Short-beaked Common Dolphin. © Peter G.H. Evans
Bonn, 23 September 2021 – A new report detailing a cost-benefit analysis of bycatch monitoring methods aboard commercial fishing vessels is launched today. The report is authored by Grant P. Course, and aims to present the methods available, and to aid fisheries to choose the most suitable option for their needs.
Bycatch is considered one of the greatest threats to cetaceans worldwide. Twenty-six species of small cetaceans occur in the ASCOBANS agreement area. Parties to ASCOBANS have passed several resolutions and recommendations aimed at monitoring and reducing bycatch, but the extent of this threat is still unsustainable. EU Regulation 2019/1241 highlights that Member States should collect bycatch data of sensitive species, and that vessels larger than 15m must establish monitoring schemes. However, these vessels fall under only 10% of the European fleet (2019 data). At-sea observer programmes are costly and non-mandatory for vessels <15m length, which make up 90% of the European fleet.
The main issue is that some countries do not routinely monitor or report their bycatch levels. Underreporting leads to large differences between cetacean bycatch estimates depending on the source of the data and the data collection methods.
Accurate and cost-effective methods are required to cover all countries, fishing gears and metiers in the ASCOBANS region. Remote electronic monitoring (REM) systems with CCTV have emerged as an alternative method that could potentially complement traditional monitoring programmes, providing an independent picture of cetacean bycatch and interaction.
The report critically analyses two methods suitable for bycatch monitoring: at-sea observers and REM. In addition, three example fisheries are used to conduct a cost-benefit analysis: A UK gillnet fishery, a French pelagic trawl fishery, and a Danish gillnet fishery.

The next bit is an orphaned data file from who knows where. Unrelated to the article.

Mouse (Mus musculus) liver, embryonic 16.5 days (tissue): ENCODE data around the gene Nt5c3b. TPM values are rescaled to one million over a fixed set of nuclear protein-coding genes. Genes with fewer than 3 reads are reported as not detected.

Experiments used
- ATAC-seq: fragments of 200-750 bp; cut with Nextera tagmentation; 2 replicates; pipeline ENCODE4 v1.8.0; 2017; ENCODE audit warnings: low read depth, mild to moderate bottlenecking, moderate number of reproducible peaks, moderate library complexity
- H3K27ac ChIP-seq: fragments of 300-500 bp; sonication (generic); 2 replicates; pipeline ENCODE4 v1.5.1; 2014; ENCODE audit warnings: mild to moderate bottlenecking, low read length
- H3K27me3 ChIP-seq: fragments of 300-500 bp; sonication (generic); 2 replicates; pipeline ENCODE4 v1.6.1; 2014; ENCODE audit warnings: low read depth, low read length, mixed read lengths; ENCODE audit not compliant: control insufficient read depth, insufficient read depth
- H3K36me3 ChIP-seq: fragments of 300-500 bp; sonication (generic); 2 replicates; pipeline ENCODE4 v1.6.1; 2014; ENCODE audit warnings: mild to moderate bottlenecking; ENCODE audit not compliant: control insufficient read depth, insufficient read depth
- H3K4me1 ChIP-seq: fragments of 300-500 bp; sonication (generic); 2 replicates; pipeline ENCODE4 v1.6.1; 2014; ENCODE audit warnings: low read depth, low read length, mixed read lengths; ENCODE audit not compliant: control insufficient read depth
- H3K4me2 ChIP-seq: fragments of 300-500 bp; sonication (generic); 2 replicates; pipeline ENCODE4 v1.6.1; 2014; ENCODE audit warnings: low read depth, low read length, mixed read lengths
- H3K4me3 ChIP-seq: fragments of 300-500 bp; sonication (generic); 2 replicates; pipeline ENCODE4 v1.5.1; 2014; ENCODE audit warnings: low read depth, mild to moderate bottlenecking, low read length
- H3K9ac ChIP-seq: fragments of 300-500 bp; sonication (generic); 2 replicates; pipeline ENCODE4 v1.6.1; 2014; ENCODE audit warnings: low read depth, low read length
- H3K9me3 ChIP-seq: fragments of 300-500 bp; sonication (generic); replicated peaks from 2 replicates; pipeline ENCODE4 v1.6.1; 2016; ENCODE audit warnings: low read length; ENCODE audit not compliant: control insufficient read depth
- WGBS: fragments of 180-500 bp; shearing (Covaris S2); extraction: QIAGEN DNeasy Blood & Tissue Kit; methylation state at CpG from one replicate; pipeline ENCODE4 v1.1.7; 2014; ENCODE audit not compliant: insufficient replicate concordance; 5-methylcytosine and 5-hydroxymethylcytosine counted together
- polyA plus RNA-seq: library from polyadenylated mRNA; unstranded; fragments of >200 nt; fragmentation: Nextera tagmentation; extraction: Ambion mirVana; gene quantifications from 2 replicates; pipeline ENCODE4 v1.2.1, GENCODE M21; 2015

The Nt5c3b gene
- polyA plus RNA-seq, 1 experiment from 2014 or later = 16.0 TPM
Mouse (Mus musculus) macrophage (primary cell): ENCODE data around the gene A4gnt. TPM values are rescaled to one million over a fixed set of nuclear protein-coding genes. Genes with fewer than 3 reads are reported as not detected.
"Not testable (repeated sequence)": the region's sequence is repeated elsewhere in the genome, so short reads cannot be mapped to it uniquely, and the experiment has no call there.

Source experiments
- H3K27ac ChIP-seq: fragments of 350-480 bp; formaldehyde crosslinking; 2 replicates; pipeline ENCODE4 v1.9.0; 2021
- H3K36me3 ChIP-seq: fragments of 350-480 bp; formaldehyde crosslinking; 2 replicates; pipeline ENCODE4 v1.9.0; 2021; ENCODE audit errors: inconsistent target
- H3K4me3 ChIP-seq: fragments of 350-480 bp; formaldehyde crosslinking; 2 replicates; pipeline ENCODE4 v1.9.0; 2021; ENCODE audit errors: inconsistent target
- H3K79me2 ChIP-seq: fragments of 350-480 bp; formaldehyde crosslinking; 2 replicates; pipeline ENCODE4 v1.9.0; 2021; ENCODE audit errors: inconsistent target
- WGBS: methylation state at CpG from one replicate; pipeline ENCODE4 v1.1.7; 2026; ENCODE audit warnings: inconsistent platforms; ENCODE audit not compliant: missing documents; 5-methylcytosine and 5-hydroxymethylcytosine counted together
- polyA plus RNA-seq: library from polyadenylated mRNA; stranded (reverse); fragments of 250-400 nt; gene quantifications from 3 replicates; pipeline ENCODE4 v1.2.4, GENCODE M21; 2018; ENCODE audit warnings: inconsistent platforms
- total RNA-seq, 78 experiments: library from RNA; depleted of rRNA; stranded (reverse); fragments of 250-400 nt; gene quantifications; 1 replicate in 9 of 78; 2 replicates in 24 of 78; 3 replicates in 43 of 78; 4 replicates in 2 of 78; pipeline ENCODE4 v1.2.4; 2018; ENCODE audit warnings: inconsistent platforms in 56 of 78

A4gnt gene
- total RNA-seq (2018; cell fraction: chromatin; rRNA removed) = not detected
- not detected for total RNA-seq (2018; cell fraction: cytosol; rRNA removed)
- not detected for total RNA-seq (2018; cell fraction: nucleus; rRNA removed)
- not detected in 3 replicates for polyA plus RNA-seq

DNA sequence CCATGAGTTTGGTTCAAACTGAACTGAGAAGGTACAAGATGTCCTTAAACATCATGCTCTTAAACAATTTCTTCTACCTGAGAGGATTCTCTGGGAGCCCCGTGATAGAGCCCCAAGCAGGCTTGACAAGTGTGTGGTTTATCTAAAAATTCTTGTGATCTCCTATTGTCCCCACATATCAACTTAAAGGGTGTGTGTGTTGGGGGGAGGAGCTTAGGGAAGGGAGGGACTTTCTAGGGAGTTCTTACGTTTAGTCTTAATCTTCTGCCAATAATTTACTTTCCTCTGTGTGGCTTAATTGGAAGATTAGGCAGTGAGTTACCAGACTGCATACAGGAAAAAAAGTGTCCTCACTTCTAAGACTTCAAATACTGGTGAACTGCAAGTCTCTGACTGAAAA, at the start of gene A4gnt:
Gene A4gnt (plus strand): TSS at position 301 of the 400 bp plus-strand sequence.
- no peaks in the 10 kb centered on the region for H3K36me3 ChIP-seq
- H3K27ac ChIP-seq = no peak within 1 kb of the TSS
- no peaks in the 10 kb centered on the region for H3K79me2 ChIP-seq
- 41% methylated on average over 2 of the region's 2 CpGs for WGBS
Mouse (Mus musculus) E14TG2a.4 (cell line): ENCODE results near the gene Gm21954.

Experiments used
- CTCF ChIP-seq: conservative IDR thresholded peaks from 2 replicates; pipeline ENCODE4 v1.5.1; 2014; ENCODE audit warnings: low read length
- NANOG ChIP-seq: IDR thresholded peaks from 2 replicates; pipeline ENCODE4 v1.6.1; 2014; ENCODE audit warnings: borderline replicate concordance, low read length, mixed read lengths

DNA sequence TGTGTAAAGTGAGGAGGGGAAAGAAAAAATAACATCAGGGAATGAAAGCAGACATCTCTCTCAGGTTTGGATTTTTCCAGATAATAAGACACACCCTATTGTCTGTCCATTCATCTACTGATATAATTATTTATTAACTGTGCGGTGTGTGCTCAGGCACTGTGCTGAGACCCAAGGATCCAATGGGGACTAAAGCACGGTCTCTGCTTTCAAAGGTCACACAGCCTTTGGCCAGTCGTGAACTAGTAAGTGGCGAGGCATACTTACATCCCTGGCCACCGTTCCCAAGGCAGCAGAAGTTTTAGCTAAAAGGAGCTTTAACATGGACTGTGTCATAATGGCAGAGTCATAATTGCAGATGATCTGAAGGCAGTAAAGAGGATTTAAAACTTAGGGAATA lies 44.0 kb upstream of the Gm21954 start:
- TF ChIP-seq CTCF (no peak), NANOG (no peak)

The suitability of each monitoring method is dependent on the aim of the monitoring process, the levels of coverage required to improve confidence limits and utility, the acceptance of stakeholders towards the selected method, and whether the implementation of the monitoring was mandatory or voluntary.
Overall, according to the study, REM provides a cost-effective and high-quality monitoring coverage especially suited for larger, pelagic vessels or for high levels of fleet coverage. The accuracy of REM is increased with additional fishing sensors, GPS data, and the ongoing development of machine learning approaches that automatically identify bycatch incidents. Developments in portable REM units could allow systems to be swapped across smaller vessels, saving costs. The report highlights the potential to combine REM with a self-reporting system from fishers to report all ETP (endangered, threatened, protected) species bycatch events, and with observers to conduct the video reviews and collect other data.
The report also lists possible recommendations and future developments related to the use of REM as a monitoring tool for ETP (endangered, threatened, protected species) bycatch.
The report was peer reviewed by Al Kingston, Eunice Pinn, Finn Larsen, Gildas Glemarec, Meike Scheidat, and Peter Evans. The report was also consulted with the Joint Bycatch Working Group of ASCOBANS and ACCOBAMS, and will be shared widely. The Secretariat would like to warmly thank the author, the reviewers, and everyone who contributed to this report – which also launches the ASCOBANS Technical Series.
Grant P. Course (2021). Monitoring Cetacean Bycatch: An Analysis of Different Methods Aboard Commercial Fishing Vessels. ASCOBANS Secretariat, Bonn, Germany. 74 pages. ASCOBANS Technical Series No.1. https://www.ascobans.org/en/publication/monitoring-cetacean-bycatch-analysis-different-methods-aboard-commercial-fishing-vessels
Last updated on 23 September 2021